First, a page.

Can You Say Challenge for Cause?

My friend and Lubbock DWI lawyer Steve Hamilton on a recent Q&A in a DWI voir dire:

So in this trial I asked the potential jurors about a hypothetical. What would you do if you only had one option, either convict an innocent person or set a guilty person free? Out of 20 people, 7 or 8 said they would actually convict an innocent person!!

 

I was actually somewhat shocked with the amount of people who said they would send an innocent person to prison. One person said he would do that and that he hoped he would be the person who was sent to prison to protect society.

 

I bet it’s a lot easier for that potential juror to say he’d be A-OK with being toted off to jail or prison for something he didn’t do… when he’s not the one that is being accused.

More on What's Good or Bad in a Potential Juror

Following my post on the criminal defense lawyer’s dream juror comes an Austin American Statesman article “Internet aids trial lawyers doing background checks on clients, jurors”. What caught my eye of note towards DWI defense was this bit:

Sometimes the drunken-party photos are sufficient. Jurors whose Facebook page reveals a certain fondness for Sixth Street's nightlife or appreciation of the local music scene tend to be sympathetic to her DUI clients, said Mary Ann Espiritu, an associate with Chris Dorbandt & Associates.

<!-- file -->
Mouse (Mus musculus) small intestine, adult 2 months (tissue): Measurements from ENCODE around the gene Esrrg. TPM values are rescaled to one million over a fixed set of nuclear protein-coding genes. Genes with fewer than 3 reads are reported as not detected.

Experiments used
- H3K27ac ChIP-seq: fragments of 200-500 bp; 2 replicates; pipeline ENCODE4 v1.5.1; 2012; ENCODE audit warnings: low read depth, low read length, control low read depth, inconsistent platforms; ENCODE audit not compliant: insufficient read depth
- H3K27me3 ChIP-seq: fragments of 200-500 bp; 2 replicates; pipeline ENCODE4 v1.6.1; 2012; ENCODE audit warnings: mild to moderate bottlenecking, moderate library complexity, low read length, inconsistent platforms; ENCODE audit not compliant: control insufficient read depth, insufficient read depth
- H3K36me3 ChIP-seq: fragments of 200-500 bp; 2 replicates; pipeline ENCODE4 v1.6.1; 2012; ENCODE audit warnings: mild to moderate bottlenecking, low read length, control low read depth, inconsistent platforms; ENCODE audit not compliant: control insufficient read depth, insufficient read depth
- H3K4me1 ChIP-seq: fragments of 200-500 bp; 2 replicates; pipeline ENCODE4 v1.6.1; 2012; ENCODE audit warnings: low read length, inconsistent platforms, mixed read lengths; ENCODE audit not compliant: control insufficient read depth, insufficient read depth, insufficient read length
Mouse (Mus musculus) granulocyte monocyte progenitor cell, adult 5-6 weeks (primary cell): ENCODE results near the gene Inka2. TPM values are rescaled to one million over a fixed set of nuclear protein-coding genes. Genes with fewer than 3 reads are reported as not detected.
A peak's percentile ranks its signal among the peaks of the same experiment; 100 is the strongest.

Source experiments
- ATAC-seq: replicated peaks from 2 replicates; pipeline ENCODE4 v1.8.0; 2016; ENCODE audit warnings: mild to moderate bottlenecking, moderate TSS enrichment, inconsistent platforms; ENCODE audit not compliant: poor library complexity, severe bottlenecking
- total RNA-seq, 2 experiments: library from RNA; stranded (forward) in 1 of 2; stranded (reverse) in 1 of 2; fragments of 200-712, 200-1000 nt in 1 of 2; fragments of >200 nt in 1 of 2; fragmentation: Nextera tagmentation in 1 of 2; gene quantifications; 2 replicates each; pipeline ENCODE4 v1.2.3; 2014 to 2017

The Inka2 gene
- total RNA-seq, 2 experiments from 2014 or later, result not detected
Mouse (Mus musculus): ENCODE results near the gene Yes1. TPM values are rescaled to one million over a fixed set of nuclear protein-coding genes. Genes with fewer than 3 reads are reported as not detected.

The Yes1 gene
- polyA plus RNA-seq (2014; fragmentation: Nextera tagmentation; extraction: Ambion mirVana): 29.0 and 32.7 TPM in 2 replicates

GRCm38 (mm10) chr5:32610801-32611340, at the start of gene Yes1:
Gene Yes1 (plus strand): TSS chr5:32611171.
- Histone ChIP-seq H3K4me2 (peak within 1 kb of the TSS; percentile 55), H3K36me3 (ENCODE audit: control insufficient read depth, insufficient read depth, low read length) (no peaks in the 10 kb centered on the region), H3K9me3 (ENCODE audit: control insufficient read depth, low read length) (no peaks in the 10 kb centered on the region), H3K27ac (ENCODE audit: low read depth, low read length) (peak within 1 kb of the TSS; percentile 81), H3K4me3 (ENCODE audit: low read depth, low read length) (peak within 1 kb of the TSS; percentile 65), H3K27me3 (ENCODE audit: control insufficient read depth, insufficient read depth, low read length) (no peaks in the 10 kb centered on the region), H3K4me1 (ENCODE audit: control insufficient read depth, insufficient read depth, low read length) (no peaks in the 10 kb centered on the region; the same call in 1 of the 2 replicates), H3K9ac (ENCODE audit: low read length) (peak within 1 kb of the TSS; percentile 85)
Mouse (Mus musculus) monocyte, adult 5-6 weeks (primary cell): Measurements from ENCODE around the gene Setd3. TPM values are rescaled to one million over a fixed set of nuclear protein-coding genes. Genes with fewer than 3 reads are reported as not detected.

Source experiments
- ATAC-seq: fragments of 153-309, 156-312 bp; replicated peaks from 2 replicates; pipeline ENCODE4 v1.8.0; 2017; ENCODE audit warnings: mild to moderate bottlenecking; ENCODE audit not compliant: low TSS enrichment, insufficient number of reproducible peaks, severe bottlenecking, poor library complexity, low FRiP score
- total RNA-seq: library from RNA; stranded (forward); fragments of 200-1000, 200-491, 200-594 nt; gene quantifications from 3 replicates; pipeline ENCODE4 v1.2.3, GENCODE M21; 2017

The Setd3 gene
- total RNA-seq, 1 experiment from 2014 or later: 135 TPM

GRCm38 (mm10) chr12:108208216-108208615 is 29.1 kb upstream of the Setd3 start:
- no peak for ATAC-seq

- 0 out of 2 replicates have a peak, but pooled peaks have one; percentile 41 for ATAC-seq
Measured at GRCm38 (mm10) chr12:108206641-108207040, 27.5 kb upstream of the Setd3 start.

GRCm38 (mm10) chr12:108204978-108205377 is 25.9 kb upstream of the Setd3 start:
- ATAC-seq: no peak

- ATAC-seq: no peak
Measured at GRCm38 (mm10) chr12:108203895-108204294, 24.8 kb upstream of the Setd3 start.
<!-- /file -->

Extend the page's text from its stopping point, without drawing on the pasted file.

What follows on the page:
Stories about the government digging up information about criminal defendants and using their online postings against them are becoming increasingly common.  Of course, most of the time a defense attorney keeps or strikes a juror because of something they posted to Facebook or on their blog no one will be the wiser.  Kudos to Eric Dexheimer of the Statesman for exploring this less publicized aspect of internet research and the law.

Tags:

Austin, Texas and the DWI / No Refusal Weekend

Several folks – prosecutors and defense lawyers – that I see on a regular basis in the Travis County Courthouse have asked me why I didn’t blog about the No Refusal Weekend that started on Halloween. (Short version: Austin Police Chief Art Acevedo announced that anyone who was arrested for DWI and refused to take a breath test would be forced to take a blood test.)

I have written frequently about blood test DWI cases and the increasingly used police tactic – both in Texas and across the U.S. - of forcibly taking blood from suspects who refuse a breath sample.

But posting “advice” in advance of an announced “No Refusal” weekend isn’t – how do I say this? – it just isn’t my style.

First, I wouldn’t know how to do it without sounding like I was giving advice on “how to get away with DWI”. That would be (a) unethical – a DWI lawyer is still an officer of the court, and (b) utterly useless to boot – I doubt people read my blog right before deciding to go to Sixth Street.

 

I was interviewed by an Austin TV station for a story about the “No Refusal Weekend” and was asked the obligatory “What would you advise someone who was arrested this weekend? Should they take the breath test?” They chose to air my comment on a different aspect of the story rather than my standard “Get a Cab” response to that question. (Off topic here, but that fifteen second clip convinced me that the camera adds more than ten pounds, but I digress…)